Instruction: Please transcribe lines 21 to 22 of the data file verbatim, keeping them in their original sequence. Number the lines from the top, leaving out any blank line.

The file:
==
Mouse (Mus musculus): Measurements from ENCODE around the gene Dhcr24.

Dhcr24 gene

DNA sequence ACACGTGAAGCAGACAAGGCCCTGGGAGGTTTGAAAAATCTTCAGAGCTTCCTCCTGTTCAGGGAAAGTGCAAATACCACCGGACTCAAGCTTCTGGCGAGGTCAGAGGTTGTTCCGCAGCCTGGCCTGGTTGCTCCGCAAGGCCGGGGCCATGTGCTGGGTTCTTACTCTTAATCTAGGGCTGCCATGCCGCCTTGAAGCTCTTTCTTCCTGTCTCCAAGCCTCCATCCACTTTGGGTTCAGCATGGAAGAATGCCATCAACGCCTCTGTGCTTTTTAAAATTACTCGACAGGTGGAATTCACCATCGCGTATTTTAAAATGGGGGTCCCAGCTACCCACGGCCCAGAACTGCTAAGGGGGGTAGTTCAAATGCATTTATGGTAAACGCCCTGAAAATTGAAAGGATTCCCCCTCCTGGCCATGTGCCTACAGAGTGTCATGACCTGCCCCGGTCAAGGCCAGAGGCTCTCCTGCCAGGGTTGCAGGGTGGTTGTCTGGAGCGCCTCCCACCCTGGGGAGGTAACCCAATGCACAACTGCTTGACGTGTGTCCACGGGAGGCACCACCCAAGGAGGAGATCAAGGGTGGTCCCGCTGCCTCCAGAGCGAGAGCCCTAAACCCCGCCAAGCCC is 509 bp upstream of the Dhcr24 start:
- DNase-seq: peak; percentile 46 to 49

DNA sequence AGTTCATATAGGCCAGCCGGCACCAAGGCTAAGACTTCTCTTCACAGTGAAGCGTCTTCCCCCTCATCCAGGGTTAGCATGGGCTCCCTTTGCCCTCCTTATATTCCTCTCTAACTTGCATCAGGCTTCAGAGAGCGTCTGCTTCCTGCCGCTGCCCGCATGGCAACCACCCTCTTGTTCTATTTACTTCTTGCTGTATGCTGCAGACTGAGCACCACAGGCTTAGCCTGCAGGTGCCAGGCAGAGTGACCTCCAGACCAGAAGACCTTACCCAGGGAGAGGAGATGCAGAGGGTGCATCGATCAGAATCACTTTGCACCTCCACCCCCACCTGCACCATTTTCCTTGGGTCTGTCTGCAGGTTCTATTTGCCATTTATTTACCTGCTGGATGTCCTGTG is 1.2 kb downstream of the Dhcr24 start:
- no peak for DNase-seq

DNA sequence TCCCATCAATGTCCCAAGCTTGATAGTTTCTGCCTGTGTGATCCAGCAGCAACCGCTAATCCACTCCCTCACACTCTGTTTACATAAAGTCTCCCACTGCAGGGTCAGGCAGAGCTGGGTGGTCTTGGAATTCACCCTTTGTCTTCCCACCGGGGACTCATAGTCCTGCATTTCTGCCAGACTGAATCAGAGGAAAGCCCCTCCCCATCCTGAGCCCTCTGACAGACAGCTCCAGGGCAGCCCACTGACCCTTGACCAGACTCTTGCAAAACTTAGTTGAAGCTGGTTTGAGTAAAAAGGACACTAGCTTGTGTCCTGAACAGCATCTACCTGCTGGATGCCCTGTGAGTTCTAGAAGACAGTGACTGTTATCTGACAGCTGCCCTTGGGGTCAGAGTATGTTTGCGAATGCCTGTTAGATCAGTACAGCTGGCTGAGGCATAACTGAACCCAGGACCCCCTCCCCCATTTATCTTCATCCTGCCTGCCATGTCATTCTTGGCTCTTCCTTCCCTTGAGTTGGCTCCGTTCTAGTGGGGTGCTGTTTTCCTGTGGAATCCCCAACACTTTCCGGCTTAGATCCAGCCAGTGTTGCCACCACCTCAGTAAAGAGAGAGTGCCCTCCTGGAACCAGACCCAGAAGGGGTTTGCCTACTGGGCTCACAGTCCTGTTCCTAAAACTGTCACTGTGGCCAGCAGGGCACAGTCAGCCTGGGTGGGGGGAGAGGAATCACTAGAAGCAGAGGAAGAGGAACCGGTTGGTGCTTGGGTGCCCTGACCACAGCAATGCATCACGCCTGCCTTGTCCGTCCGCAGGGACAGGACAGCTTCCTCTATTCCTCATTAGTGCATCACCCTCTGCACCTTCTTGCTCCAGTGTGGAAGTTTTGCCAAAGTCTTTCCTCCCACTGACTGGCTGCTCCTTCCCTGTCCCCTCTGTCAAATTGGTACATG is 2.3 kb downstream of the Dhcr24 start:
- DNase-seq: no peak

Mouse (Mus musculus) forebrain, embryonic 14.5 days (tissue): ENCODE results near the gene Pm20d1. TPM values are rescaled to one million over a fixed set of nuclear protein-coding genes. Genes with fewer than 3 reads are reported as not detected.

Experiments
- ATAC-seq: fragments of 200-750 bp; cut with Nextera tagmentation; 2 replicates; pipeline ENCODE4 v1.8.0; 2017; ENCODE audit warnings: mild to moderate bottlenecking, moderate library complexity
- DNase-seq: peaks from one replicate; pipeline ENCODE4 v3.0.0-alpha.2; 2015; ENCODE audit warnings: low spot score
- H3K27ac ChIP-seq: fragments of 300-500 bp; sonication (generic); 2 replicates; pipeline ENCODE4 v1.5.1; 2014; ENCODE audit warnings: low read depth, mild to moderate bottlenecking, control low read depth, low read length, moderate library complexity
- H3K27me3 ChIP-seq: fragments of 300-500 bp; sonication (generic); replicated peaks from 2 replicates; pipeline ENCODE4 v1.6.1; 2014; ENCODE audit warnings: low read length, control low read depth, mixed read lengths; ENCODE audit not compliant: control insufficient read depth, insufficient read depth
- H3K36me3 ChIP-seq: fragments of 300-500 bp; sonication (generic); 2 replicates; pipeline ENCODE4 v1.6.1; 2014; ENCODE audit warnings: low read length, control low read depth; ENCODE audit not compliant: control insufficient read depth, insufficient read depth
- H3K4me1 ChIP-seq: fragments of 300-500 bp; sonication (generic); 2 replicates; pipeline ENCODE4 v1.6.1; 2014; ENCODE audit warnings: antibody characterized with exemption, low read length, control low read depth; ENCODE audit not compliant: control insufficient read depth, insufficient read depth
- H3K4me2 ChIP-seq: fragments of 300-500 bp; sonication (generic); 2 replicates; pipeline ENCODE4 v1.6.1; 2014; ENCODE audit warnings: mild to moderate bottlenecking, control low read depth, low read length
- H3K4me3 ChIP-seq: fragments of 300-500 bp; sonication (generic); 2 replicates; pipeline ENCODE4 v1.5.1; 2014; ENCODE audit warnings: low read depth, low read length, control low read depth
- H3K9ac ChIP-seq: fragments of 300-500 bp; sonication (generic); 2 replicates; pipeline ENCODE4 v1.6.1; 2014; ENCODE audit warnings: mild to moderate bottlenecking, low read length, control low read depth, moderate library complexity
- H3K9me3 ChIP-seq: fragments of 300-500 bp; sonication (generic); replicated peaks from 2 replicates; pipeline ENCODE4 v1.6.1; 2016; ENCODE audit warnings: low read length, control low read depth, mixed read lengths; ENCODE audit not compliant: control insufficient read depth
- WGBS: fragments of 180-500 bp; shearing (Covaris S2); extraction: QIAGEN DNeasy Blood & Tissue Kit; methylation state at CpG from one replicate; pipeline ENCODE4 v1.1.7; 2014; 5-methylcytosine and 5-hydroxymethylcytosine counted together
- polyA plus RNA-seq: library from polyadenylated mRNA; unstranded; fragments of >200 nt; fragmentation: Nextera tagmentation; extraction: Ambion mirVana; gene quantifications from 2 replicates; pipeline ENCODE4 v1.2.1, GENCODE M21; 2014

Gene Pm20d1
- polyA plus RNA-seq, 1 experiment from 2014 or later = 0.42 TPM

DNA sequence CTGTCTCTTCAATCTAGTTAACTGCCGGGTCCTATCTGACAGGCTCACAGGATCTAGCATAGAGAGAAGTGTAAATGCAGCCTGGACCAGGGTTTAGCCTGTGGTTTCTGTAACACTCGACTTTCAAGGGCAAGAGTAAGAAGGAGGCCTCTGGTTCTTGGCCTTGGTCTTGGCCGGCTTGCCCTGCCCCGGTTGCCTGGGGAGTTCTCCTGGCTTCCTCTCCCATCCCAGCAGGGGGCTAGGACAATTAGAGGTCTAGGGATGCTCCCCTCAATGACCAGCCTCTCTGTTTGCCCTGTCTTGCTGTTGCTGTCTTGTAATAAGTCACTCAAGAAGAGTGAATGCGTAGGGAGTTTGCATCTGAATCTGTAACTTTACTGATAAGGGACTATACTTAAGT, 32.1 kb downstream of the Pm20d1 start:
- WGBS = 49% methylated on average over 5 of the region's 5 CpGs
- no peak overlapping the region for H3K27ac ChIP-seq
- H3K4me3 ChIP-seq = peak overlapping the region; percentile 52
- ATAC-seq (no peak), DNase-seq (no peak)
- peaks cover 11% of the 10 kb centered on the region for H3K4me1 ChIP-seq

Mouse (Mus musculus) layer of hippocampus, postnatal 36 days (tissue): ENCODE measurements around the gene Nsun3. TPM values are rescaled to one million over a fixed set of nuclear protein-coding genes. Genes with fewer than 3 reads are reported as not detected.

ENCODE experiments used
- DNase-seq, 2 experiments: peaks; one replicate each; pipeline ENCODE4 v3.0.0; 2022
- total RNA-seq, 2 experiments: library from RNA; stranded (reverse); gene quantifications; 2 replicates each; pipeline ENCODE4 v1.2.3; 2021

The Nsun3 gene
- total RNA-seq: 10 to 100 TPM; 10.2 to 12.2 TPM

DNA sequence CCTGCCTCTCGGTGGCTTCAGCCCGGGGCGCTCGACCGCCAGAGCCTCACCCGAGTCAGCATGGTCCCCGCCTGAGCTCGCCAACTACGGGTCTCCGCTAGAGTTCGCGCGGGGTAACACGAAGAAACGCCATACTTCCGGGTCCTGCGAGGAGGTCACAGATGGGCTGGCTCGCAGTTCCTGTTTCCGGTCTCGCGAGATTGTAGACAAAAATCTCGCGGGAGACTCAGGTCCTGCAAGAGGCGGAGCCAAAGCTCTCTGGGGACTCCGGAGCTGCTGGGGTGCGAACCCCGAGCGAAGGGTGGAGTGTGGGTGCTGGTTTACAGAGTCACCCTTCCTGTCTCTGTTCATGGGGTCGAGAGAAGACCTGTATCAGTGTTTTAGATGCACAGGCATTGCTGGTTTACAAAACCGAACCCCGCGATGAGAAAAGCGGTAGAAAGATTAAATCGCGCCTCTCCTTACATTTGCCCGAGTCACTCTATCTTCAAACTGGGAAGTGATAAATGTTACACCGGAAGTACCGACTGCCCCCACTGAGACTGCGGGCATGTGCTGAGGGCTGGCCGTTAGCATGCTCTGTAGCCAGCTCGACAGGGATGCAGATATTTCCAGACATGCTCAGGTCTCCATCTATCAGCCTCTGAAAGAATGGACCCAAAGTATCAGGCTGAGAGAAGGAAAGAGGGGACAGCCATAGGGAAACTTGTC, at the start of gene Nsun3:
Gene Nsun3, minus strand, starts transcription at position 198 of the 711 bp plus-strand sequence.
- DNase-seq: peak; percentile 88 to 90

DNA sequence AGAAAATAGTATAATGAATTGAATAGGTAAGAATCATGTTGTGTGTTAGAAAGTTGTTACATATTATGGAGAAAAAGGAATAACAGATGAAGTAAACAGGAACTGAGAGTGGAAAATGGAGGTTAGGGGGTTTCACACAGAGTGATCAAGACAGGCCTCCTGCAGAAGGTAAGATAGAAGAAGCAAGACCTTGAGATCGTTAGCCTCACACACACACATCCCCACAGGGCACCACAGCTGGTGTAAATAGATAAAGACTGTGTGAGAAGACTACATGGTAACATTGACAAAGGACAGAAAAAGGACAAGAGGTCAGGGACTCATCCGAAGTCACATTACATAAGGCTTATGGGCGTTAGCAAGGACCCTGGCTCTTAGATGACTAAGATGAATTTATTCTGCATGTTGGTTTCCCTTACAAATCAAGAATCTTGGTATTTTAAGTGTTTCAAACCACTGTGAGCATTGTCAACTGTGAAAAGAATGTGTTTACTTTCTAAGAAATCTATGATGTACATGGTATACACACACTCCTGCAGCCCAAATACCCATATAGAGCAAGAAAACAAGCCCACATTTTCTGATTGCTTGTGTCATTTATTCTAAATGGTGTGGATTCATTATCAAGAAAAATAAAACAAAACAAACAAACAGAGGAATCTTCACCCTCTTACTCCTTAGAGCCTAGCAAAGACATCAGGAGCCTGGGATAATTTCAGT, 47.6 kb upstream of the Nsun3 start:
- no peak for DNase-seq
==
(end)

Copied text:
- WGBS: fragments of 180-500 bp; shearing (Covaris S2); extraction: QIAGEN DNeasy Blood & Tissue Kit; methylation state at CpG from one replicate; pipeline ENCODE4 v1.1.7; 2014; 5-methylcytosine and 5-hydroxymethylcytosine counted together
- polyA plus RNA-seq: library from polyadenylated mRNA; unstranded; fragments of >200 nt; fragmentation: Nextera tagmentation; extraction: Ambion mirVana; gene quantifications from 2 replicates; pipeline ENCODE4 v1.2.1, GENCODE M21; 2014